How does riding an Impulse bike compare with riding a bicycle with no electric assistance at all? And how does it compare with the Panasonic system?
Kalkhoff's Impulse system combines a pedal assist motor, battery pack and control panel mounted on the handlebars. Pressing the On button activates the electrics, presenting you with an indication of battery charge (up to three LEDs) and three assistance modes - Eco, Sport and Power. There's also a gear shifter by the right handlebar grip as well as brake handles and a bell.
Once switched on putting pressure on the pedal activates the motor as you move away and very soon you're cruising along, with very little effort, at a speed of up to about 15.5mph. Shifting between the gears and power modes determines how much effort you have to make and how fast you go. With the 36V 15Ah battery supplied with the 50cycles Impulse models in 2012, you can carry on like this for up to 180 kilometres (about 111 miles) in ideal conditions.
Compared to the Panasonic system there is a feeling of greater and more consistent assistance. Moving from a standstill is smoother, there is less of a need to find the right gear. Impulse almost seems to anticipate hills and get into its stride, making them easier to cycle up than flat sections. On test rides we've found that you can generally climb hills in a higher gear than is possible with the 26V Panasonic system.
The 36V Impulse motor operates up to 4300 rpm (compared to the Panasonic's 3000 rpm) with a 50:1 reduction to match the rider's cadence. The graph below boils it all down and shows how Impulse outstrips the Panasonic system in all power modes.
Comparison of the power available to the rider in each of three selectable assistance modes
Power assistance is now independent of your pedalling cadence
The Impulse drive system guarantees full power from the motor even when you're cycling at low speeds and using more energy, for example when cycling uphill. With the Panasonic system it was important to maintain the correct cadence (rate of pedalling) to get maximum assistance - Impulse is much more forgiving. The result is mile after mile of effortless, fun cycling, whatever the terrain.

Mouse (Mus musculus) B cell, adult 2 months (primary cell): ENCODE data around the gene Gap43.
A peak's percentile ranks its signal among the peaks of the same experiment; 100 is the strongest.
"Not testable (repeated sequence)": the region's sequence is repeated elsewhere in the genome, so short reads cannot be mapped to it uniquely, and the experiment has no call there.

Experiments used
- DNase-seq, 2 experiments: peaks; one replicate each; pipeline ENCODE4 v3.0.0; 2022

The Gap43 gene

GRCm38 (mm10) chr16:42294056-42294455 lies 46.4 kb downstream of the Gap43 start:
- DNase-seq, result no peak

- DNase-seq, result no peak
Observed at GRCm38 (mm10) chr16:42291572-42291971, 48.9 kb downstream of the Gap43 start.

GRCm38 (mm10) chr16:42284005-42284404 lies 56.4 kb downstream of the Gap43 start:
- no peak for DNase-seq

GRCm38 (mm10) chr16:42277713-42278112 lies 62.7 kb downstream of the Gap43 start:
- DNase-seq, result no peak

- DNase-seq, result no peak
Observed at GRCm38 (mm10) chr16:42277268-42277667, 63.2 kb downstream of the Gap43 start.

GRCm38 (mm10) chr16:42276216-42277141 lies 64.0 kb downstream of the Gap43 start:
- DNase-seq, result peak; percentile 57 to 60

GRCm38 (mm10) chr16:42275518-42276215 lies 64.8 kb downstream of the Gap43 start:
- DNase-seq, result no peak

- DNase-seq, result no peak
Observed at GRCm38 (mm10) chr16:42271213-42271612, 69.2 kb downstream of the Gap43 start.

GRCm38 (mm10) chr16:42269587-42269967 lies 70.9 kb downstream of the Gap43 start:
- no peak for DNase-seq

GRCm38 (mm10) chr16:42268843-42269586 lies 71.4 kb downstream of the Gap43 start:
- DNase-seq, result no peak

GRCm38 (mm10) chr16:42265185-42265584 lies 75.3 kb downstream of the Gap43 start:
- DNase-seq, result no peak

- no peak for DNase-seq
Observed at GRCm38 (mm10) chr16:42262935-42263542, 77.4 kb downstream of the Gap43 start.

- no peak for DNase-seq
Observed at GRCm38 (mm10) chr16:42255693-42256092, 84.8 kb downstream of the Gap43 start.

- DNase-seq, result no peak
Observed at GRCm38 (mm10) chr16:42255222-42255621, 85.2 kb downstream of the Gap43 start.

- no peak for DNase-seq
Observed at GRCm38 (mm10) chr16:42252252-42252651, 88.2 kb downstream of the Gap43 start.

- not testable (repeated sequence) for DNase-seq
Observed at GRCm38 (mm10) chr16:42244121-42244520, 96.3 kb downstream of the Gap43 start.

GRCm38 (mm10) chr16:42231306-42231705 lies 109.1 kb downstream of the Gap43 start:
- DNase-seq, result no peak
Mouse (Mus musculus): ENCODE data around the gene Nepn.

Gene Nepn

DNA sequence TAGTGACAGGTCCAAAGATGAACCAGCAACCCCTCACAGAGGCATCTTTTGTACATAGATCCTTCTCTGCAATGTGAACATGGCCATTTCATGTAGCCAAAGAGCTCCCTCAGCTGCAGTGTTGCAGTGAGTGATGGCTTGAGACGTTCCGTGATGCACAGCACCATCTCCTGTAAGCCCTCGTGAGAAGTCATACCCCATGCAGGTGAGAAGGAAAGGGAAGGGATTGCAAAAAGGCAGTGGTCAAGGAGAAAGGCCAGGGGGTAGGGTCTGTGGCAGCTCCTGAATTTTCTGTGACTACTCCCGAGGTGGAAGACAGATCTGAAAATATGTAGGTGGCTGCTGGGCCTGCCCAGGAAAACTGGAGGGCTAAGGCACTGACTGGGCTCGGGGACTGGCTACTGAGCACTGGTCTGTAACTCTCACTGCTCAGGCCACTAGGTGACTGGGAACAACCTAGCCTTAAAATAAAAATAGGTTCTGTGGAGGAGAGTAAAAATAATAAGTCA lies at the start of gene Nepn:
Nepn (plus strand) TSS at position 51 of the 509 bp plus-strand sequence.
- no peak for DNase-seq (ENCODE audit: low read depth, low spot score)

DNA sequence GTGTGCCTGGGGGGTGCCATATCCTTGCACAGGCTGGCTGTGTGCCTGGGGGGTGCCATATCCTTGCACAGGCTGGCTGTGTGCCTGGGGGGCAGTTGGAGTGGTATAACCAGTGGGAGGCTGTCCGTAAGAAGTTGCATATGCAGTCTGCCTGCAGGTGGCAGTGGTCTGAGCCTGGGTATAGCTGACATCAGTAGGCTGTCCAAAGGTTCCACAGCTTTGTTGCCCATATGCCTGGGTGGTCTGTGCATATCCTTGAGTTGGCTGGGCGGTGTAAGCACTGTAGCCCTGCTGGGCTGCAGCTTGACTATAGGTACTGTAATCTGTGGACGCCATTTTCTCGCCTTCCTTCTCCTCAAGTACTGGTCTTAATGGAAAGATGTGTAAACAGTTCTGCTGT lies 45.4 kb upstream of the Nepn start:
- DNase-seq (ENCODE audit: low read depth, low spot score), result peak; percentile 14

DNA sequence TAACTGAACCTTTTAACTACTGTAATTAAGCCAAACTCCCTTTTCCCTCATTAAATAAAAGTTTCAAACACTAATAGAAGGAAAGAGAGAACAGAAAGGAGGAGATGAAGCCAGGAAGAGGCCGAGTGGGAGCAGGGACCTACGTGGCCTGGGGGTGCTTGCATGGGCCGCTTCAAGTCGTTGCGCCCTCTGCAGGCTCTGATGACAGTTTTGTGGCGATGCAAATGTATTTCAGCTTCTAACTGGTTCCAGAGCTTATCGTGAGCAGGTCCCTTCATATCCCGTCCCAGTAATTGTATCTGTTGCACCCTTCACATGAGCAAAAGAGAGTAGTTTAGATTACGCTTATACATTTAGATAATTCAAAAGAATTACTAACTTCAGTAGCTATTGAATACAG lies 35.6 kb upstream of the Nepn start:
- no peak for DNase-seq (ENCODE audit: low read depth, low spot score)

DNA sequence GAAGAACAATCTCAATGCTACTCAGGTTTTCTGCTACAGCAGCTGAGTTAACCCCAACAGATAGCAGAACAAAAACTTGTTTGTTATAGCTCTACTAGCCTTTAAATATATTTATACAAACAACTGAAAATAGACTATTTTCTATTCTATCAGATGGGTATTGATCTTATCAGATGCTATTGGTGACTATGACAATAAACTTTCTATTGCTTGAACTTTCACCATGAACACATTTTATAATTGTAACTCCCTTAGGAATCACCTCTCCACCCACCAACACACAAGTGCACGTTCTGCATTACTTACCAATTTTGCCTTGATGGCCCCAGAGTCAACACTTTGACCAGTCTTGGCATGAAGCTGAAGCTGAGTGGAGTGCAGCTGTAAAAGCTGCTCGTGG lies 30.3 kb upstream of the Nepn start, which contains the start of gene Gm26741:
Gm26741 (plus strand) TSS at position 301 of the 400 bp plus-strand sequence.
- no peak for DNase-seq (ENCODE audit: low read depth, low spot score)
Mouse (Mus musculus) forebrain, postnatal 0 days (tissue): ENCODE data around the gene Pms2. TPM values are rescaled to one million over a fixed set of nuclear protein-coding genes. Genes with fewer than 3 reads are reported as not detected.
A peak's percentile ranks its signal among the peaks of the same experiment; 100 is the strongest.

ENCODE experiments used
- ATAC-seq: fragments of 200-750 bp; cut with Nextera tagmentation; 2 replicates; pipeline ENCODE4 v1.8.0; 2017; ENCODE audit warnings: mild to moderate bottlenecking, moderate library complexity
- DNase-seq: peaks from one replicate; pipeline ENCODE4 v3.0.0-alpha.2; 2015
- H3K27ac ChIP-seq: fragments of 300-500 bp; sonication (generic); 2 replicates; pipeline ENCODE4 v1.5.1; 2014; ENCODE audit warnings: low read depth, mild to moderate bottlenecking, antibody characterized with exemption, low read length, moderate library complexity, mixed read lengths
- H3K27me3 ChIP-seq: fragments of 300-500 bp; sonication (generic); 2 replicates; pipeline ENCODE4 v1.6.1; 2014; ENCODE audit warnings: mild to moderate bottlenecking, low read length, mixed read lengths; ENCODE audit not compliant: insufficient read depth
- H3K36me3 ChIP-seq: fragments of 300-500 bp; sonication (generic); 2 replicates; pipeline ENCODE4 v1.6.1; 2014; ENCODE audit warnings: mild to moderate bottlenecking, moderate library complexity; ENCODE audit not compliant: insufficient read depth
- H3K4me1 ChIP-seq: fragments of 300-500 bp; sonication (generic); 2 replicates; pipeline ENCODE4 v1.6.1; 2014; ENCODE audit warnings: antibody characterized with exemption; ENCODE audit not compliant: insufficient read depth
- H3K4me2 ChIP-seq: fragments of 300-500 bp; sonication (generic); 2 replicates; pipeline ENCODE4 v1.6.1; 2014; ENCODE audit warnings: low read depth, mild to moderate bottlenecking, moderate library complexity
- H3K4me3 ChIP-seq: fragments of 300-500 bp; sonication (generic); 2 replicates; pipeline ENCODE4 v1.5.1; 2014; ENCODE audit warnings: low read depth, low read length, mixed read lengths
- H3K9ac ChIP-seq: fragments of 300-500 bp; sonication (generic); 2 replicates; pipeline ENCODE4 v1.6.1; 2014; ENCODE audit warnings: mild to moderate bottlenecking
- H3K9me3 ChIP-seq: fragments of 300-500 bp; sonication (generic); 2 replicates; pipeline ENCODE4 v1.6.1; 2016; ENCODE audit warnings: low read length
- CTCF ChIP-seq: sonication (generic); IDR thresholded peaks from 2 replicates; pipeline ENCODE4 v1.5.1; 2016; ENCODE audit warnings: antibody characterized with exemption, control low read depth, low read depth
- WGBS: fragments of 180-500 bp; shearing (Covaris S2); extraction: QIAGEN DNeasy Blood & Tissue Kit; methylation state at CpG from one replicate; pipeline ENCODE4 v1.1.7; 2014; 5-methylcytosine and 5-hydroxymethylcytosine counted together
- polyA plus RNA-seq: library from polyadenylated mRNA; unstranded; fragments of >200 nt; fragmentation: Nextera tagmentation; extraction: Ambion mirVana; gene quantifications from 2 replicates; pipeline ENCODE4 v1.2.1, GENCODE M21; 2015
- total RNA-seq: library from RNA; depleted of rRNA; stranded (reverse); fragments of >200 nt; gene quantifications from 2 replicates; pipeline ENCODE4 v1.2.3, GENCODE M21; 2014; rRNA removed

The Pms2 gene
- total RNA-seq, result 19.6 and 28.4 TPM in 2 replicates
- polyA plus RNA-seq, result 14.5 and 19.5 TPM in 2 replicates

This is very important for rideability. Impulse assists you over the entire speed range, however fast or slow you pedal. The 26V Panasonic drive dictates the best cadence for maximum assistance (71 rpm), whether that was your preferred cadence or not. In contrast, Impulse offers a range of peak cadences, from 87 down to 65. Each cyclist has a narrow range of preferred cadences, so Impulse does not demand that the rider sticks to 71rpm because it uses three sensors to detect what the rider is doing rather than the Panasonic's single torque sensor.
Comparison of the pedal cadence demands of the Panasonic and Impulse systems
A very nice side-effect of how the Impulse system is programmed is that you can fly along almost effortlessly at the top speed in 6th and 7th gear, but if you feel the need to give your legs a work out and cycle faster than the assisted limit, 8th gear is there to shift up to whenever you like. It's surprising how much distance you can cover in this way, without getting either bored or tired.
Other riding characteristics
The centre motor is not just the tried and tested pedelec drive system, it is also the most comfortable, the best. For the cyclist this means a bike that is easier to handle, especially on tight bends and in sudden changes in direction. The low centre of gravity and bike-like handling feels right.
The diagram below shows how centre motors offer peak efficiency whatever the gear or speed. This makes for more efficient hill climbing and load carrying. Hub motors, though nominally the same power rating of 250W, are prone to struggling on very steep hills which can both drain and even damage the battery. It can even mean the rider is unable to continue climbing when the motor stalls as it falls below the minimum speed to operate. Centre motors put the power through the gears and are so better able to help the rider climb even steep gradients. Next page: Extra Impulse features
Kalkhoff Impulse efficiency (blue lines) compared to hub motor efficiency (thicker red/green line). Hub motors are not able to put power through the gears so are less able to offer comparable efficiency at as wide a range of speeds.
Next page: Extra Impulse features